The apostle Paul wrote 'we don't wrestle against flesh and blood, but against principalities, powers and rulers of this dark age'. 2000 years later, the battle continues, now the enemy probably looks a lot different, but the truth is still the same. Paul battled paganism, Jewish religious leaders and the Roman Empire in all its political, economical and cultural might. Today, our enemy is more subtle and craftier than ever but the aims and strategies are the same - to divide and conquer. Divisions exist on every level of our western culture, with people seemingly addicted to expressing their opinions. Our social media stories and feeds, our morning shows and talk shows are relishing in the new social media age, where opinions are expressed in real time. We find divisions emerging not between good and evil, it's not that obvious, but competing opinions and perspectives of what is good. These competing perspectives and opinions clog up out shopping malls with charities selling sponsorship; YouTube and social media are platforms to numerous movements to vegan, feminism, environmental activists, and recently the # me too and #black lives matter movements.
But there is a goodness that is just as corrupt and evil, because it's source is the same, the 'tree of the knowledge of good and evil'. Now let's forget the metaphysical argument of metaphor or literal and look at the truth and reality of this. The power of scriptural truth must not be nullified by our intellectual vanity that can distract us. The temptation to feed upon a knowledge of good and evil is just as relevant as ever. What does it mean? You see, there is a way of seeing, understanding, judging our world, ourselves and others, that does not come from God. This 'consciousness' is what Paul later calls the flesh, or fallen humanity. Escaping this fallen consciousness is where we begin to look at salvation and sanctification, which is a transforming our our very nature. The new nature, or 'Christ's nature' is born and nurtured is us by the Holy Spirit, which is a miracle, or an impossible achievement, a pure work of grace. This work of grace operates upon us and calls us to co-operation ' it is the spirit moving both to will and to do'. The fruit of this is humility. A word very misunderstood now more than ever.
Ask yourself this, if I were humble, would I know it - or if I acted in a Christ like way, would I know it. The answer is No, because in that state of divine grace there is no 'I', it no longer lives, but Christ lives in me. This self forgetting, is the beginning of the journey, it is a pure act of grace and is a gift. It marks the beginning of 'the life in the spirit'. This losing of the self or self forgetting is a great stumbling stone for many Christians, especially those who find themselves in leadership or ministry. It is not something we value, not only in our culture, but in our religious institutions and culture. The letting go of the self is like facing a great chasm, like Indian Jones and the last crusade, when he had to step into seeming nothingness using nothing but blind faith. That faith is a gift from the Spirit, because everything within us wants to shrink back, we want to call that darkness and uncertainty 'evil' because we are not in control - it literally scares the hell out of us.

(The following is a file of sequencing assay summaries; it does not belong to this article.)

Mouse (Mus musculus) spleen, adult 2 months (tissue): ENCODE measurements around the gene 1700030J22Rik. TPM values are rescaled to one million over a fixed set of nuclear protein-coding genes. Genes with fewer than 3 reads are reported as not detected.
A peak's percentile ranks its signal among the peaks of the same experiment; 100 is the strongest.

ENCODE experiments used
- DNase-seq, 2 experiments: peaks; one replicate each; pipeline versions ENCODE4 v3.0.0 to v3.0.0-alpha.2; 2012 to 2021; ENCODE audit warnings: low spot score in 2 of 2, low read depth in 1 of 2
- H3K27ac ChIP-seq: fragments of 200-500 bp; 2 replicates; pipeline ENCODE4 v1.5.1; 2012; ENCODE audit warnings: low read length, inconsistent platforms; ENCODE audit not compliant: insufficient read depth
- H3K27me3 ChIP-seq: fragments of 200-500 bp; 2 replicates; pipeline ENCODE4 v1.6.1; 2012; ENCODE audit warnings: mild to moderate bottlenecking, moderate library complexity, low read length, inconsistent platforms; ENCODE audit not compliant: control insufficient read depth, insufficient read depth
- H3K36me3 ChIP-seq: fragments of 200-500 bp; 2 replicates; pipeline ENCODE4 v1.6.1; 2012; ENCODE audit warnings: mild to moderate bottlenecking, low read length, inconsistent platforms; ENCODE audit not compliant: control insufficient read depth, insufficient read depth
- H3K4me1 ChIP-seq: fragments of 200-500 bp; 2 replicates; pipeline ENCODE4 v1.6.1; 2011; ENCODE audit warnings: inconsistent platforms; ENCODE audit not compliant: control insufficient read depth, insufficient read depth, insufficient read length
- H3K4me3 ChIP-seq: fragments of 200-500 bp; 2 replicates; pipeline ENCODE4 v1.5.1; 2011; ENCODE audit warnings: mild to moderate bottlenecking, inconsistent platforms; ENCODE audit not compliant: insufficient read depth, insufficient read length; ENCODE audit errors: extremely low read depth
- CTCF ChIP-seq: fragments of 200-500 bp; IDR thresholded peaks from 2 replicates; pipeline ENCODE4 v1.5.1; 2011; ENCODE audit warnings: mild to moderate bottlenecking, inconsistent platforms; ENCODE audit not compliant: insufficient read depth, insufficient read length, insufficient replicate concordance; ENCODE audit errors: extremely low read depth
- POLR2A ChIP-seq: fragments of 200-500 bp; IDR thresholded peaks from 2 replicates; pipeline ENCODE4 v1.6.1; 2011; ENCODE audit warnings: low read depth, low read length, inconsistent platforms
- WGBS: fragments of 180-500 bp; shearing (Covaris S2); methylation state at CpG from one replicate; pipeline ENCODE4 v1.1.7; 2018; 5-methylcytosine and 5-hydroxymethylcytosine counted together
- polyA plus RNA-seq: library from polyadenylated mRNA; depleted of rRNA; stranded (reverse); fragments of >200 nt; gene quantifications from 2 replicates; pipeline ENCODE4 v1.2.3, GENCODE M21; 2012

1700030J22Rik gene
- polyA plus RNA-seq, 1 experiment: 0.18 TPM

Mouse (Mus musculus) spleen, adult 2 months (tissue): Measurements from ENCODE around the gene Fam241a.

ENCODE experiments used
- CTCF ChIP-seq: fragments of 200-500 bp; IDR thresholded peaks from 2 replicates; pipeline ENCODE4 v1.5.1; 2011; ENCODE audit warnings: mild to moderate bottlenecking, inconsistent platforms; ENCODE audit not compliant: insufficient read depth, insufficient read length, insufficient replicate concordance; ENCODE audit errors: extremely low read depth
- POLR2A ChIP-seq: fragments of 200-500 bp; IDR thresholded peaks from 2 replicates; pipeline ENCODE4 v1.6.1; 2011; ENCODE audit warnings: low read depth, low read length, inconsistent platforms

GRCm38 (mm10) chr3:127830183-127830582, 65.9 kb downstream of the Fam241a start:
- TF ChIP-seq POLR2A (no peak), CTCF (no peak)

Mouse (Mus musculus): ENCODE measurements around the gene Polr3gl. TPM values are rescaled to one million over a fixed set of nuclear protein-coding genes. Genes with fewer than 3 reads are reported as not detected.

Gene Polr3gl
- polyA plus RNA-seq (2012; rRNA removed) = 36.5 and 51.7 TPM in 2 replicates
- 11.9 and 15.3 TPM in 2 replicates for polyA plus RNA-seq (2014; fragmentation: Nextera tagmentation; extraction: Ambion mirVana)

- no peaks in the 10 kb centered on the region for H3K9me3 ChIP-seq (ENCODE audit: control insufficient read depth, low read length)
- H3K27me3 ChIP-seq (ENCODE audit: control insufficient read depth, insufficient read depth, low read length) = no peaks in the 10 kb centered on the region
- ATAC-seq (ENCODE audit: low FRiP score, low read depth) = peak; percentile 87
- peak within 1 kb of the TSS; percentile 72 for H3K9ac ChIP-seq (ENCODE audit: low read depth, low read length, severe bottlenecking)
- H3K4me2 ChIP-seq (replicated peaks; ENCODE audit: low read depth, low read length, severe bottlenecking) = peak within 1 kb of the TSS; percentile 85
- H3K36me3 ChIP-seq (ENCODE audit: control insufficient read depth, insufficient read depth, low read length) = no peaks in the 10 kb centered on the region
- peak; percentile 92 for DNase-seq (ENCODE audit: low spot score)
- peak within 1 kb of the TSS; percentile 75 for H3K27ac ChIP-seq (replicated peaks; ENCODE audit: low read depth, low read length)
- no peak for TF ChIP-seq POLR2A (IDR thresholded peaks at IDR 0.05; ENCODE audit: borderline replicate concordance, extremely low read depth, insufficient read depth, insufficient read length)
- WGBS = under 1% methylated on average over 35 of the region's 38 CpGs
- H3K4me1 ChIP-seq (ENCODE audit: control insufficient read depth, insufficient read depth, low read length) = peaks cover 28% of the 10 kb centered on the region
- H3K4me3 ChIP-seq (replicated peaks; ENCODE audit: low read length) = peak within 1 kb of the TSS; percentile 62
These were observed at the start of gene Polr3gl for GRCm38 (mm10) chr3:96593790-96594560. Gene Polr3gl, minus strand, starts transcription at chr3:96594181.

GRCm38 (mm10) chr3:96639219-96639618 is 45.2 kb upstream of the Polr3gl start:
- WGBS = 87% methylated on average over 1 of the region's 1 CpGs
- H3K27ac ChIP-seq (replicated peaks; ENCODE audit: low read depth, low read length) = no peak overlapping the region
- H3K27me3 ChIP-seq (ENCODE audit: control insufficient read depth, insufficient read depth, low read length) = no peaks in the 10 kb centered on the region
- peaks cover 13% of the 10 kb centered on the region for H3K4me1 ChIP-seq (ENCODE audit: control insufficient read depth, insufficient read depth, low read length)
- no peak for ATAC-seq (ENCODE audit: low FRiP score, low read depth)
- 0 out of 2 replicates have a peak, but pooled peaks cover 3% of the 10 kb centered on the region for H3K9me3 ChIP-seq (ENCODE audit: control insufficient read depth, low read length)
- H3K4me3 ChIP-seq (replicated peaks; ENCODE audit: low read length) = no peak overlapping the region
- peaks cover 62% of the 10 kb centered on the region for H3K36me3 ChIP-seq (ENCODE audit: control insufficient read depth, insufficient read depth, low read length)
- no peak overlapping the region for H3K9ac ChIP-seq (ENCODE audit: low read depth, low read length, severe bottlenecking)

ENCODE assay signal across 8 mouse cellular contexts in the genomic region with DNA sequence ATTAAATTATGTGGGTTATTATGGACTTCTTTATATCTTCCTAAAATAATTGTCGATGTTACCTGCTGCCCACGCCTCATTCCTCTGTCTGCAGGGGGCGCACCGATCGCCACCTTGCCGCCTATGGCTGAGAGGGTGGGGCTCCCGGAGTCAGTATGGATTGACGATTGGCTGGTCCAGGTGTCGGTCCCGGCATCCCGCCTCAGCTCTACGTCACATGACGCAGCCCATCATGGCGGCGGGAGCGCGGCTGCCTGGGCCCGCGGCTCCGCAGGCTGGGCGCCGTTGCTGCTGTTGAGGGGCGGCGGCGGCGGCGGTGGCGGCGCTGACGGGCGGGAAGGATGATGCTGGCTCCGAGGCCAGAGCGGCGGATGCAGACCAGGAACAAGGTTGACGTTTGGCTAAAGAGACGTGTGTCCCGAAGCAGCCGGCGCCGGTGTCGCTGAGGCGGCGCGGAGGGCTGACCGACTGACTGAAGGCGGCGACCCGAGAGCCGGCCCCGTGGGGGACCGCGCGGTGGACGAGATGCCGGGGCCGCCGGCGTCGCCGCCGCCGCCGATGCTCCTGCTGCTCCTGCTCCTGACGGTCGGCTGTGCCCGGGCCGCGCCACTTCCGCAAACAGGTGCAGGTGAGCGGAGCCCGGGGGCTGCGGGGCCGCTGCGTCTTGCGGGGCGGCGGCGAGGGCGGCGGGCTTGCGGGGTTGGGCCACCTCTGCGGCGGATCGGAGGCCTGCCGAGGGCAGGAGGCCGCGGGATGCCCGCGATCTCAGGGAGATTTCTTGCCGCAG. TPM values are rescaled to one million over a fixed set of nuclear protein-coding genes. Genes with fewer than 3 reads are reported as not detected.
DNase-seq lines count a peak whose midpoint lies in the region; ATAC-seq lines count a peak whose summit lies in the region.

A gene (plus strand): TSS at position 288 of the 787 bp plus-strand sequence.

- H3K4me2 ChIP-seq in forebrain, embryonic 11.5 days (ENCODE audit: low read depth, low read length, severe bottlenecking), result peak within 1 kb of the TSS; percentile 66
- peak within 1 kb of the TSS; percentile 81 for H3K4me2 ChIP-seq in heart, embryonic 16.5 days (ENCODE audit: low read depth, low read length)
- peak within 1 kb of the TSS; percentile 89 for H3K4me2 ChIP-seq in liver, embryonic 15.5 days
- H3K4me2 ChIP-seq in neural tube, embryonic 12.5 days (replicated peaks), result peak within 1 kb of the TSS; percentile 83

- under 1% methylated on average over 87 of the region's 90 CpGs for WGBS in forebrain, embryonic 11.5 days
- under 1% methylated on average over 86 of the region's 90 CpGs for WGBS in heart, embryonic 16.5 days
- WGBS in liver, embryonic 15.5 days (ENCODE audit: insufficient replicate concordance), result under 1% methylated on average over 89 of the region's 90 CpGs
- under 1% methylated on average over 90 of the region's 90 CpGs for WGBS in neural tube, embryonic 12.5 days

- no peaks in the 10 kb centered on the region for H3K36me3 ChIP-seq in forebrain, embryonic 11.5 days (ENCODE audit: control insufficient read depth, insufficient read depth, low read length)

Now that great leap of faith, the letting go of our false self, is the hardest thing ever. Have a look at at one person who turned back, the rich young ruler, he couldn't' let go of his earthly riches. We are like that unless we see it clearly as the will of God. The problem is that it is not preached or taught as a central theme of the gospel anymore. Is is shrouded in mystery and it's popularity is our Christian culture is non existent. People would rather adhere to biblical principles of prosperity and comfort, status or morality. Sometimes we would rather gouge at specks in their neighbour's eye than tackle the log's in our own eye. Church money is spent on funding political agendas such as the 'no' vote, or repairing church organs and stain glass windows, church renovations and comfortable middle class lifestyles. I am not directly against these things other than that they are not central, they are not meaningful in the light of eternity and the spiritual vision and dance that we are called to participate in. It is the 'good' that is our greatest enemy, it is the 'masquerade of the enemy'. Don't forget the moral outrage that was felt when Jesus' head was anointed with expensive perfume, the apostles claimed that the greater good was to sell it and give the money to the poor. The earthy/fallen vision of the kingdom, has hamstrung the church's effectiveness in ministry and mission so much. Peter in all his earthly/fallen wisdom stood up to Jesus and his mission to to die on the cross, Jesus bluntly said 'get behind me Satan!'.
You see our churches are full of conventional wisdom. We love our formulas, methods, models and plans. We apply every piece of methodology towards ours funds, worship, ecclesiology and mission. The ways of God are often counter intuitive, counter cultural and mysterious, we only have know the history of the church, to see yesterday's outcast, rebel or maverick can bring renewal, fresh expressions and growth.
Mark Flippance’s previous articles may be viewed at:
Mark is a Press Service International young writer from Adelaide.
His previous articles can be read here: http://www.pressserviceinternational.org/mark-flippance.html